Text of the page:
Image Credits:

  1. All photos: Matt Bowers

1.
Apr 5, 2017 9:24 AM ET

Edited Apr 5, 2017 9:24 AM ET.

They Deserve it
by Rick Evans

So happy to hear these guys won an award as I have learned a great deal from their blog. They appear to have done everything perfectly both from a green building and building science perspective. And it is all out there for the world to see.


2.
Apr 6, 2017 12:26 PM ET

Isn't Huber ZIP + Solitex MENTO overkill?
by Ethan T ; Climate Zone 5A ; ~6000HDD

Why can't the Huber ZIP act as air barrier and WRB?


3.
Apr 6, 2017 1:56 PM ET

Response to Ethan T
by Martin Holladay

Ethan,
I'm not sure why Garbacik Construction chose to install housewrap over Zip sheathing. But I know that lots of people do exactly that.

They choose Zip sheathing because it is more durable and easier to tape than ordinary OSB, and because it can be used as an exterior air barrier.

They also use housewrap as a WRB, because housewrap can be lapped over flashing, shingle-style, unlike Zip sheathing. That way, the long-term watertightness of the walls depends on physics rather than chemistry.

-- Martin Holladay


4.
Apr 6, 2017 5:30 PM ET

Edited Apr 6, 2017 5:30 PM ET.

Belt and Suspenders?
by Ethan T ; Climate Zone 5A ; ~6000HDD

Martin, thanks for your response. The last time I looked, plywood sheathing was somewhat less expensive than ZIP, so I still wonder if it is necessary to do ZIP+housewrap, when you could do plywood+adhered or liquid applied membrane.

I understand what you are getting at when you write

That way, the long-term watertightness of the walls depends on physics rather than chemistry,

but with all these fancy membranes (woven, non-woven, liquid applied, etc) it seems a stretch to say that chemistry is not being relied upon... maybe I'm missing a finer point?


5.
Apr 6, 2017 7:40 PM ET

Response to Ethan
by Rick Evans

Hey Ethan, I asked the same question within the comments section of the home's blog. They stated that they chose to use ZIP because the sheathing went up in November and they were worried about exposing the home to the wet winter before the exterior studs and mento were attached.


6.
Apr 6, 2017 8:54 PM ET

Nice project!
by Malcolm Taylor

The design, the cost, the performance and the thinking behind it. Pretty impressive all round.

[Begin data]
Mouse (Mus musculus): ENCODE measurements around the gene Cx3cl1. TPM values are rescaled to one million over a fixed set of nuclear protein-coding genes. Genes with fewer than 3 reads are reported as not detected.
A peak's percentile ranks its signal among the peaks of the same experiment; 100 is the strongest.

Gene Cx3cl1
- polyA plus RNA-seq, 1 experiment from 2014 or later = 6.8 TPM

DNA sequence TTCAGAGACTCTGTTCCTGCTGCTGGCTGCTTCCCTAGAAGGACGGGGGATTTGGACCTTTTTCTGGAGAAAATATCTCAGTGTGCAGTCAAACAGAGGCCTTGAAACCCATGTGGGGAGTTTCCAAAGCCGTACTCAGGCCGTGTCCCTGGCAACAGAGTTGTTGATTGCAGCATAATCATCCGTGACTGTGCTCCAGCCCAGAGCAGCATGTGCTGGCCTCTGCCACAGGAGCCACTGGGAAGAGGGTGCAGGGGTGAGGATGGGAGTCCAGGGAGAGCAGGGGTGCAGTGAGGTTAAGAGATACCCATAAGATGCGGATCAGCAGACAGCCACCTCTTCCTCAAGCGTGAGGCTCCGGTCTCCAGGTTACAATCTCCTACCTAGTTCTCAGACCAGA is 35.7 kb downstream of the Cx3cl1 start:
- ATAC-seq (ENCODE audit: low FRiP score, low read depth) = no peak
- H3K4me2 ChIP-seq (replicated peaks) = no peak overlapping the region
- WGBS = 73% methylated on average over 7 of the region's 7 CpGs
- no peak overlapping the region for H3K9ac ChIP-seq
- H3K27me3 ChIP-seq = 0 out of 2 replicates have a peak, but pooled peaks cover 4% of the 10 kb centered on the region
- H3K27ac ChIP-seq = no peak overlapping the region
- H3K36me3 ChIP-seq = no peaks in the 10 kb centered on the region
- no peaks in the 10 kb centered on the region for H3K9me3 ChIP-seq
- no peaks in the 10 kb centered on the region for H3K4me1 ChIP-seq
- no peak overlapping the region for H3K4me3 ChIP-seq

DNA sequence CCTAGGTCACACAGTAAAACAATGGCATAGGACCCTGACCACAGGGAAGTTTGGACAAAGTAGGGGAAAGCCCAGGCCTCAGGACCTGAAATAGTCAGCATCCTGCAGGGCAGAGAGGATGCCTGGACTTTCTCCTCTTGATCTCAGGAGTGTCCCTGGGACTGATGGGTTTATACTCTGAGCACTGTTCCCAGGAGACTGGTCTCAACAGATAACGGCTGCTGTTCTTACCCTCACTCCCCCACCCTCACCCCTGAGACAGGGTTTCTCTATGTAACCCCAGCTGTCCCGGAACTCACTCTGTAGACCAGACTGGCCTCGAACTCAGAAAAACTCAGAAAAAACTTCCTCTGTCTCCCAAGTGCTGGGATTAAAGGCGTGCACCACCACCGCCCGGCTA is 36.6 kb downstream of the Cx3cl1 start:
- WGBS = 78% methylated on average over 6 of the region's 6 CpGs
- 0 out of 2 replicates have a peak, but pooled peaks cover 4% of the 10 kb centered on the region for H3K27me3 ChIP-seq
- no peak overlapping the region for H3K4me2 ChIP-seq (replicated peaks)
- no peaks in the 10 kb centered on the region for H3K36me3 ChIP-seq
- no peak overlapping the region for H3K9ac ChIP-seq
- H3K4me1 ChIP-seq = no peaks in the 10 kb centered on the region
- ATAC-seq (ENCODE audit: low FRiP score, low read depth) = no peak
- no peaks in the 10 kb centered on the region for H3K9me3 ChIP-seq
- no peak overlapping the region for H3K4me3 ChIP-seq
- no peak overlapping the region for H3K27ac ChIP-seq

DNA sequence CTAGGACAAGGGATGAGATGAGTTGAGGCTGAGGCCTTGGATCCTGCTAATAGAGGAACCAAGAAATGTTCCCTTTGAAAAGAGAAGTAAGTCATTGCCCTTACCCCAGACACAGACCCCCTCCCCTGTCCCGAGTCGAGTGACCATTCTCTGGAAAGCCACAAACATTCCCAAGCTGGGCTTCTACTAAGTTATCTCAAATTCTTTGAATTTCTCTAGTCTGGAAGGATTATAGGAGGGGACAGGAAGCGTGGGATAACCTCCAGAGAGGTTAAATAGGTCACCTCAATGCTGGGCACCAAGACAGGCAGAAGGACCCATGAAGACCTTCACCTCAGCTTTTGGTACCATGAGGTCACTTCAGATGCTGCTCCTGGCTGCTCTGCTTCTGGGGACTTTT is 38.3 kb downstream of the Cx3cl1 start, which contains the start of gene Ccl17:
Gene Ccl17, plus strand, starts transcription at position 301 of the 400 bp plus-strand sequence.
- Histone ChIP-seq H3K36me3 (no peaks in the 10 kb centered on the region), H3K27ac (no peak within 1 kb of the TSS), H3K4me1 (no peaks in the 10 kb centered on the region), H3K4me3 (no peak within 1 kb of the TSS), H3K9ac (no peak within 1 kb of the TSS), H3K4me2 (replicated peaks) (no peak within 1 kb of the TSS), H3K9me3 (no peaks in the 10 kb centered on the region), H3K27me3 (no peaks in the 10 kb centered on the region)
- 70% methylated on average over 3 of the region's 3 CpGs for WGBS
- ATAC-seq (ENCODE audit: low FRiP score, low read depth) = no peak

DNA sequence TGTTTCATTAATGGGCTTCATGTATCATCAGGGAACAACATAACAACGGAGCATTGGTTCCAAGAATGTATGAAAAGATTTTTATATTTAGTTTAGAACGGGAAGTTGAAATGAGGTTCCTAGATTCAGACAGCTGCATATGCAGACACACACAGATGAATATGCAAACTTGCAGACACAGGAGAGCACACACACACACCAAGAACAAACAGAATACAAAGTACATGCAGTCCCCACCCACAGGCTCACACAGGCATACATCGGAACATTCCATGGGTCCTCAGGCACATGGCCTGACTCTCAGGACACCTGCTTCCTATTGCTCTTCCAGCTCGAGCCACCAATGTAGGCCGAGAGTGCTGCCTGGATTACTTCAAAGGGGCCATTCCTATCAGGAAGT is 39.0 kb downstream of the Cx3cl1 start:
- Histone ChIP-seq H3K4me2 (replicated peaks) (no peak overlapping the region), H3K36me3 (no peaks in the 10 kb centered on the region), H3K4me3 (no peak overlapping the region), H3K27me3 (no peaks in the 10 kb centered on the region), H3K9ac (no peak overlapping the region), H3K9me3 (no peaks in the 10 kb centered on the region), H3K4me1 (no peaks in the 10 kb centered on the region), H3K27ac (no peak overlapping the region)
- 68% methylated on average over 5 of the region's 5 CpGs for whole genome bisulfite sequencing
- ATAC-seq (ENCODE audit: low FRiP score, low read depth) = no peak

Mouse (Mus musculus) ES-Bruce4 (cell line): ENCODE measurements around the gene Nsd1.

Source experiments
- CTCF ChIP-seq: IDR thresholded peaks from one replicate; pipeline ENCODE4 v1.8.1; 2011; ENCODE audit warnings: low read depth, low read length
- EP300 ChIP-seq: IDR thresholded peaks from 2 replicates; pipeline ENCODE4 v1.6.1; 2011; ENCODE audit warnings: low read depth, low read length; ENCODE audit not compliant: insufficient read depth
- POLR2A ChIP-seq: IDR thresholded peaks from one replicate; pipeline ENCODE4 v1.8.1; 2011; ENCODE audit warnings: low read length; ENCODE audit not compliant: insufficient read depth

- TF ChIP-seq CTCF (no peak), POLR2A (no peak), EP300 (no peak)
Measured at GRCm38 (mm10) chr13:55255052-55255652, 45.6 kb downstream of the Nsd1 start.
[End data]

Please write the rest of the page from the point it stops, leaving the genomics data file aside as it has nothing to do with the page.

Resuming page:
7.
Apr 7, 2017 6:22 AM ET

Chemistry vs. physics
by Martin Holladay

Ethan,
The "chemistry vs. physics" comment was a shorthand way of referring to the difference between a lapped seam (where a drop of water is directed from one membrane above to the membrane below by the shape and configuration of the lap -- that's physics) and a taped seam (where the drop of water is excluded by the chemical bond of the adhesive).

It's a quip. Of course, everything involves chemistry -- including the manufacture of housewrap, the brewing of my morning coffee, and frying a donut.

-- Martin Holladay


8.
Apr 7, 2017 6:36 AM ET

Edited Apr 7, 2017 7:03 AM ET.

ZIP in the wall/ceiling
by N/A N/A

The ZIP was used as a structural panel and AIR barrier on the inner stud wall. It is not at the outside of the building envelope. It is on the outside face of the inner stud wall and the underside of trusses, creating a continuous airtight layer when linked to the other air barrier components. This allowed us to air test early on in the build and resist the elements of nature in the winter months as we built the house. The Mento is on the outside of the outer wall. It is the sole WRB and it restrains the cellulose.
Regards,
Tad


9.
Apr 7, 2017 11:10 AM ET

Wall Assembly
by Matthew Bowers

To further expand on Tad's Comments - our wall assembly from outside to inside is:
LP smart side
1.5" rain screen (2x4 on flat)
Solitex Mento WRB
Outer 2x4 wall assembly - balloon framed insulated with dense packed cellulose
8" space filled with dense packed cellulose
1/2 Zip Sheathing / taped - Primary Air Barrier
2x4 structural wall - insulated with damp spray cellulose
Drywall

Hope that helps!
Matt


10.
Apr 7, 2017 1:07 PM ET

What Building Code was this constructed to meet ?
by Tim R

Did the design require an engineer? What wind speed and earthquake zone is this in?


11.
Apr 7, 2017 1:41 PM ET

Engineering / Codes / Location
by Matthew Bowers

Tim,
The house was built under the 2010 NYS building code (based on 2009 IECC) - NYS just adopted the 2015 code. NYS skipped the 2012 Code. We did have everything engineered for 90 MPH wind speeds, and are in a low risk of earthquakes area - We are just south of Rochester, NY


12.
Apr 8, 2017 6:03 AM ET

ZIP System Sheathing
by N/A N/A

We chose ZIP system sheathing because of the known air barrier qualities. OSB has potential flaws that are not predictable when used as an air barrier. If the sheathing failed a blower door test we would have had to add a step and cost to remedy the air leakage. We slept well knowing we would not have to add time to the project. The other benefits of the ZIP further justified the cost.